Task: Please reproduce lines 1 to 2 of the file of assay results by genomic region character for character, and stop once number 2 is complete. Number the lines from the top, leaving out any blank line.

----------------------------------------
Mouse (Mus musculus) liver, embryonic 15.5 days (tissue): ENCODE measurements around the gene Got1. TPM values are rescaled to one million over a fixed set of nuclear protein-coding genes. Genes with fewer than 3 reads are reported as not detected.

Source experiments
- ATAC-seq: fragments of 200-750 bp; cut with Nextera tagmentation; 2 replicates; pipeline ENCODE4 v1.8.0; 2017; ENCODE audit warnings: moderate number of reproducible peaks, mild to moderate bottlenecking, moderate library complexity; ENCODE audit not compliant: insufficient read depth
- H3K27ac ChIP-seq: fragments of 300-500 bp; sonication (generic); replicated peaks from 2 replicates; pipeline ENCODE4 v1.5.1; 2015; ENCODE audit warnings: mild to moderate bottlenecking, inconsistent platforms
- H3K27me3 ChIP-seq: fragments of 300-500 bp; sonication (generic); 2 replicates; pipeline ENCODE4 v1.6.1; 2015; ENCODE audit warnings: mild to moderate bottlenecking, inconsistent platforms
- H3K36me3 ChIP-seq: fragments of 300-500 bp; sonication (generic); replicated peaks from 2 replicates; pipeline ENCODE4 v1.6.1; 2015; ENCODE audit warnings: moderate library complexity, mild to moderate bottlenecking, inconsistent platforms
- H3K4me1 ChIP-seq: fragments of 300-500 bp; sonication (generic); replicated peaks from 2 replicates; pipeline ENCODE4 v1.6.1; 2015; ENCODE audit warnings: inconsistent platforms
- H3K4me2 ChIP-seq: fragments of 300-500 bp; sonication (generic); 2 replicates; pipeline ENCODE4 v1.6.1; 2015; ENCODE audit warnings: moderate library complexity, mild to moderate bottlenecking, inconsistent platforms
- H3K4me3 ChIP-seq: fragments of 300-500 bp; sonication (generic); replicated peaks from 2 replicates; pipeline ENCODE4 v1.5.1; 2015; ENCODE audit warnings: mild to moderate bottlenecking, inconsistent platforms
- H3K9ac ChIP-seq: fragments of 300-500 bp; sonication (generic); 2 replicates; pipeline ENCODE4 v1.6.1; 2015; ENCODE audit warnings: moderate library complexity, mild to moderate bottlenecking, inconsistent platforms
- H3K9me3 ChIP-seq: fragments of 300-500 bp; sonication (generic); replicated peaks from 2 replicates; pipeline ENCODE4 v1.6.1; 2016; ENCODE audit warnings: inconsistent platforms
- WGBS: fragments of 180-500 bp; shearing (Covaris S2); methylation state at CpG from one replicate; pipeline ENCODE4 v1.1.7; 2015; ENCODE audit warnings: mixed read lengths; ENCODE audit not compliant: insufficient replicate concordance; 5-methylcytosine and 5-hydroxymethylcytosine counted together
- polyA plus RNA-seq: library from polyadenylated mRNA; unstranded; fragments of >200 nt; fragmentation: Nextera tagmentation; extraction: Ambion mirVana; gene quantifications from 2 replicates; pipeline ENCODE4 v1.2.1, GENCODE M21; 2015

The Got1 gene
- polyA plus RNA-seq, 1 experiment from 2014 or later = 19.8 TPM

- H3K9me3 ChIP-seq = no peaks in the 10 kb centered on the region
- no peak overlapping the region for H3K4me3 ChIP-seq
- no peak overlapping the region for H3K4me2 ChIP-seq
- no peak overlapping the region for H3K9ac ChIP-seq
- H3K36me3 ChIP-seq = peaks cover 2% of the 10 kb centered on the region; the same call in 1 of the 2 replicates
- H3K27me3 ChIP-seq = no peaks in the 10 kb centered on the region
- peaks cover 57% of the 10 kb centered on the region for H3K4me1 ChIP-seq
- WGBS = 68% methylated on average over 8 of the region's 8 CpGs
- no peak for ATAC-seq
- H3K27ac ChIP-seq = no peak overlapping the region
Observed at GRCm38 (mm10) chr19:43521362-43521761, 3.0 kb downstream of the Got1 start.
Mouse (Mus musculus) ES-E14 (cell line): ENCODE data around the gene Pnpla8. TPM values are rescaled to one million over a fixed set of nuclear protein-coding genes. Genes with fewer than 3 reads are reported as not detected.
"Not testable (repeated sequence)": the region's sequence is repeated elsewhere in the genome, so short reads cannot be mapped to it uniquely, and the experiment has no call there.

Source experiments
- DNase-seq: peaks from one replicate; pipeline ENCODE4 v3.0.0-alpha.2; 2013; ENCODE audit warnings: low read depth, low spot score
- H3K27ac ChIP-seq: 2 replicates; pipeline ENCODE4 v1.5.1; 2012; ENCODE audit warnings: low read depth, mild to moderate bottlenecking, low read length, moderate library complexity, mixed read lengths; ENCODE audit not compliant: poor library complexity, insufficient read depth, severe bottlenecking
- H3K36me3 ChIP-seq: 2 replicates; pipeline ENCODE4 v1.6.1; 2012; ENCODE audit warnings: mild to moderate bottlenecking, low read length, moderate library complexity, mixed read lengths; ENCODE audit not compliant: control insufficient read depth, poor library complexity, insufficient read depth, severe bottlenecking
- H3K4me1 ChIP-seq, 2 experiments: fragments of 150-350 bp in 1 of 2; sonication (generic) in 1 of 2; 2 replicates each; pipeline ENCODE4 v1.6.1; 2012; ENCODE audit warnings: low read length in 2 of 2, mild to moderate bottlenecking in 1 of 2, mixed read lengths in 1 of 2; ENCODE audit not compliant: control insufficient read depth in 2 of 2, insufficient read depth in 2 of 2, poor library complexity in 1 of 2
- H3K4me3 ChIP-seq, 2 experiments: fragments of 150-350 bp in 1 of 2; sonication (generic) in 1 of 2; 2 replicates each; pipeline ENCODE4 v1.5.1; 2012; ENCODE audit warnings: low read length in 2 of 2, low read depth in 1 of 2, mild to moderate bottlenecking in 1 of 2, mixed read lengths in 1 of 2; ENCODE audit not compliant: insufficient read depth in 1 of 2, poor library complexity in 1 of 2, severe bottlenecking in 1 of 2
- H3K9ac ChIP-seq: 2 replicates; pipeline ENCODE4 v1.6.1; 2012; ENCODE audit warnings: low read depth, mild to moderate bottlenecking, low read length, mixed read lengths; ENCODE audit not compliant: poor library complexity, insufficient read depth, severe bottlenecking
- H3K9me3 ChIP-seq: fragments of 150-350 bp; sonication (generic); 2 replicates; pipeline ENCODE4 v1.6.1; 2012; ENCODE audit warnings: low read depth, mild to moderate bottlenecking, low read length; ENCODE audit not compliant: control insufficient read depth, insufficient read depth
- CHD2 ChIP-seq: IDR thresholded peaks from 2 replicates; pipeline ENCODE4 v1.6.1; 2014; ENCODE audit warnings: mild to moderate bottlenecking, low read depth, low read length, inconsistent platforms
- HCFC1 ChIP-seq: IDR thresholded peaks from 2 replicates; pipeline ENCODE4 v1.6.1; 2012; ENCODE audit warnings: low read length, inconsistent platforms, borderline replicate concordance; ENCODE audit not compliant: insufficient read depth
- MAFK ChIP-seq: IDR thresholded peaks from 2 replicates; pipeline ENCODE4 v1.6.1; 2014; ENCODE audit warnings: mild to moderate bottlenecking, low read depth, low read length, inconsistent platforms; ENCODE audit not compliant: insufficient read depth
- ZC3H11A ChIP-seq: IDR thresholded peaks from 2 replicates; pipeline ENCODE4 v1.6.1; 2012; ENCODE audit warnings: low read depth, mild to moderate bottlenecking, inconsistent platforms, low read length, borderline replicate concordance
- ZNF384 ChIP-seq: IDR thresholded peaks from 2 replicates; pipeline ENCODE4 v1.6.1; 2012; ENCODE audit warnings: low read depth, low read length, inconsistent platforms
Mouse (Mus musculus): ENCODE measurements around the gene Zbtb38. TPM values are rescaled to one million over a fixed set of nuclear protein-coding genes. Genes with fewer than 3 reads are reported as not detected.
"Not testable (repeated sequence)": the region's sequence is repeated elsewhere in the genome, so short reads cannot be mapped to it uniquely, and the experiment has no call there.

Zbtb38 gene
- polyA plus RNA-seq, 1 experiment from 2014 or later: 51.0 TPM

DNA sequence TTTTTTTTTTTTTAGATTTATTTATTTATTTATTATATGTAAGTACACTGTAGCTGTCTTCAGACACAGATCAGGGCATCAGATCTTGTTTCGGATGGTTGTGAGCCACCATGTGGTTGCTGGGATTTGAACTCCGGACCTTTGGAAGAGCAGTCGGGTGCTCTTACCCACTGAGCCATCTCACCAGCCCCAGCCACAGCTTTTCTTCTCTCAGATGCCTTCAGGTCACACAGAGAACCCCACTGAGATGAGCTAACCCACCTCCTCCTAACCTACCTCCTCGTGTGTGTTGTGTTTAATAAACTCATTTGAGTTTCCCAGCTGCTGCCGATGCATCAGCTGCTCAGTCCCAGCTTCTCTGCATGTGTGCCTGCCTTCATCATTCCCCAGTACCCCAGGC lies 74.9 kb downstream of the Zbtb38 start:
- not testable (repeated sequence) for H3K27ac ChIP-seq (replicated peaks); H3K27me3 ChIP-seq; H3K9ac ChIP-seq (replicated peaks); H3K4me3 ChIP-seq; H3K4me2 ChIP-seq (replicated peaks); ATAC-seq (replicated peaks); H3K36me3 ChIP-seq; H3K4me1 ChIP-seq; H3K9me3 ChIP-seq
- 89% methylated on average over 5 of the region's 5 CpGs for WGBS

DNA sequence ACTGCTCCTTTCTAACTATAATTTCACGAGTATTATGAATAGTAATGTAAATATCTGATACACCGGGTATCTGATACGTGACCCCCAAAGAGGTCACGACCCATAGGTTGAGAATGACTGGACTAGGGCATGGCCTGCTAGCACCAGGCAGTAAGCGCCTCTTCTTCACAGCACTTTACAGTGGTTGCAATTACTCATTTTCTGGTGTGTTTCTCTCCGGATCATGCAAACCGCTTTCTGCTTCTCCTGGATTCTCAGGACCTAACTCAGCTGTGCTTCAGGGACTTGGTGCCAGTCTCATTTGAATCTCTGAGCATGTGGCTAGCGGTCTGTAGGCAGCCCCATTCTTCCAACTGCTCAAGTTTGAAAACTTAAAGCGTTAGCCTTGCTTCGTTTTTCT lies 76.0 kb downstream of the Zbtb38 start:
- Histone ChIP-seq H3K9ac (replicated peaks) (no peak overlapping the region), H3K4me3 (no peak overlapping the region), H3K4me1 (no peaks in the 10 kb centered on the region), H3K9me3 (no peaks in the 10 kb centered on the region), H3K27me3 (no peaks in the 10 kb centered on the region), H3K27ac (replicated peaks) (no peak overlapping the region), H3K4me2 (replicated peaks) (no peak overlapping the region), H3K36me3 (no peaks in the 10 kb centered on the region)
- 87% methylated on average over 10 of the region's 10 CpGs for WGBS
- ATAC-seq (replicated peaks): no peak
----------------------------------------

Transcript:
Mouse (Mus musculus) liver, embryonic 15.5 days (tissue): ENCODE measurements around the gene Got1. TPM values are rescaled to one million over a fixed set of nuclear protein-coding genes. Genes with fewer than 3 reads are reported as not detected.

Source experiments